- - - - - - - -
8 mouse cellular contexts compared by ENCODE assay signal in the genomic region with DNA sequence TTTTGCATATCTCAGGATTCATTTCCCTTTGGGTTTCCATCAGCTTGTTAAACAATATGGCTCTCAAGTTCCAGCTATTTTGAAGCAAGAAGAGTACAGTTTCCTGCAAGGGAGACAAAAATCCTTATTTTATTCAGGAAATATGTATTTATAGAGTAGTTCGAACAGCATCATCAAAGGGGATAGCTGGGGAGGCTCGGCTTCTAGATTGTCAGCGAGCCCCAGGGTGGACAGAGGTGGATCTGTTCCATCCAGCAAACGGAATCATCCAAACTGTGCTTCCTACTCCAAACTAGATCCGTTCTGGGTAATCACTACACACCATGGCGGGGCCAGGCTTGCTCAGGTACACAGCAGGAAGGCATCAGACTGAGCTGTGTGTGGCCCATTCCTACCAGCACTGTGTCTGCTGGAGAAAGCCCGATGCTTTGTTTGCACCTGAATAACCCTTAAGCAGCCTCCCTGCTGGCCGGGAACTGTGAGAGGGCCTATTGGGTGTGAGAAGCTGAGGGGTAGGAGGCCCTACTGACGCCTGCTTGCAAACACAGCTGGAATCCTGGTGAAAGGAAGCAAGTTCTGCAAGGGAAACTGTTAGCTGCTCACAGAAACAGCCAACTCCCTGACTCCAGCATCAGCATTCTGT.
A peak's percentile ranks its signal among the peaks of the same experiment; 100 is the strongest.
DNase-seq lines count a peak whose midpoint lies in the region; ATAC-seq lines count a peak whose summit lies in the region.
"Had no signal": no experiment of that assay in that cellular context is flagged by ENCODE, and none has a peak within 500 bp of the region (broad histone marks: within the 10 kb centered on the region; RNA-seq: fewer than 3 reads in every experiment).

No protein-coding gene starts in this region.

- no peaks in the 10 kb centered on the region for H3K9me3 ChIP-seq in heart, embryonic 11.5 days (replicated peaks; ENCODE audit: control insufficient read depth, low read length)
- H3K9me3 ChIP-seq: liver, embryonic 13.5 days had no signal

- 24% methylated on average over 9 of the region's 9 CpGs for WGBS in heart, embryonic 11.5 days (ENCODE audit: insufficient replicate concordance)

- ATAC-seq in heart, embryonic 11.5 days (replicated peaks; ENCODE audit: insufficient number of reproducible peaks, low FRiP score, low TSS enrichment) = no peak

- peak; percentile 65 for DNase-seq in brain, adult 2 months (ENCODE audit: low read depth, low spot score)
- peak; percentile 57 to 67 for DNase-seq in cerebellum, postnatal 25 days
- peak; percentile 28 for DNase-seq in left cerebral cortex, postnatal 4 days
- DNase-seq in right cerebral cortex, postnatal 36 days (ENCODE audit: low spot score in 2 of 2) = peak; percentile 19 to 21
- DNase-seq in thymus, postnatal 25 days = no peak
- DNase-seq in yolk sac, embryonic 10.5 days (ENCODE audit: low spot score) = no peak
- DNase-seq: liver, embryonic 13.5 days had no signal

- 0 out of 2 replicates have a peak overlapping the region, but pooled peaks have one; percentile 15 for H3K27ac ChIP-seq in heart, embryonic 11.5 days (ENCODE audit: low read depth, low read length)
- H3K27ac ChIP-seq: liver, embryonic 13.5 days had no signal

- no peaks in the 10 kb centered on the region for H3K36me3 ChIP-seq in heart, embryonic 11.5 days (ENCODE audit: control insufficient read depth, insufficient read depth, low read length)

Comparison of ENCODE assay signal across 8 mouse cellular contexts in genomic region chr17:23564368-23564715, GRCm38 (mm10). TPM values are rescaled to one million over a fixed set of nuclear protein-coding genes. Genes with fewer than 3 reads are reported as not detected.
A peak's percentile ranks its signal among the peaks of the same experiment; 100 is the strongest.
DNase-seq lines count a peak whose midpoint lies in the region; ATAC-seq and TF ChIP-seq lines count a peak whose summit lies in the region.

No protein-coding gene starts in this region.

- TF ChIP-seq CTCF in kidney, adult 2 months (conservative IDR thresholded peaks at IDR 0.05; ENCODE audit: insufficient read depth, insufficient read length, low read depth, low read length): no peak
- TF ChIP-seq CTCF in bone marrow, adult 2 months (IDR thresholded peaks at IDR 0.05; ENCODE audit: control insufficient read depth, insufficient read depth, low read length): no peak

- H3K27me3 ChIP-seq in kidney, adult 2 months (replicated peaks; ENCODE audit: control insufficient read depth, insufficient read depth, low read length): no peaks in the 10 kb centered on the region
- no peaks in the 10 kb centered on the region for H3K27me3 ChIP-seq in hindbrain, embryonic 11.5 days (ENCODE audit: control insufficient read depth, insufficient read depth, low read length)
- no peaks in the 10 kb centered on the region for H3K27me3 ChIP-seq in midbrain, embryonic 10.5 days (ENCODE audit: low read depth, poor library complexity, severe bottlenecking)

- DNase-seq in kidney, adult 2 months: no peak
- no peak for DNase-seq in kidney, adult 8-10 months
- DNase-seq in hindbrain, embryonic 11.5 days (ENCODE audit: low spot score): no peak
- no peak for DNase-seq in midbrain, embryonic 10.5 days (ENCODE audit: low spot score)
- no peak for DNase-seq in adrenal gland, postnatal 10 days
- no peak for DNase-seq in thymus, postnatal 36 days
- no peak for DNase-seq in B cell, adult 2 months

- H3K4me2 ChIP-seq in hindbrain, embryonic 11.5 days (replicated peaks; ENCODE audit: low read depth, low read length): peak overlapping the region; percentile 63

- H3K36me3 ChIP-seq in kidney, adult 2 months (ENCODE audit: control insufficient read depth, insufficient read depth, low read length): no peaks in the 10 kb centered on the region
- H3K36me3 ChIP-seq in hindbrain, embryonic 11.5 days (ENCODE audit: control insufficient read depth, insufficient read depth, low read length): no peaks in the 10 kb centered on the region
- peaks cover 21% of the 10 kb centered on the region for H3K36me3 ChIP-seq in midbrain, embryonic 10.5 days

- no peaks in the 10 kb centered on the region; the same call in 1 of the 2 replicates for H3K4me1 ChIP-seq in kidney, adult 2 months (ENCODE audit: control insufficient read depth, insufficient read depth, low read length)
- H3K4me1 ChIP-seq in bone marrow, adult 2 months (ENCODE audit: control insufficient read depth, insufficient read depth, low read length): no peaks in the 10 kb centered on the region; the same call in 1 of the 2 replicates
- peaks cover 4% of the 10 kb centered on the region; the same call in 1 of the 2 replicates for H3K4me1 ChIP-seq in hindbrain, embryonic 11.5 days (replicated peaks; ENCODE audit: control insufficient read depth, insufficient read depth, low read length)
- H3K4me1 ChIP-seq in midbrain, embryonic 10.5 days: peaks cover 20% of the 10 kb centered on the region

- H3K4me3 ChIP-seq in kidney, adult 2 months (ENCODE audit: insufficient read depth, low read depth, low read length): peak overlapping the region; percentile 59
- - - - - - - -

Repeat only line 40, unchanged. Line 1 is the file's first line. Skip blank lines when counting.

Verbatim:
- no peaks in the 10 kb centered on the region; the same call in 1 of the 2 replicates for H3K4me1 ChIP-seq in kidney, adult 2 months (ENCODE audit: control insufficient read depth, insufficient read depth, low read length)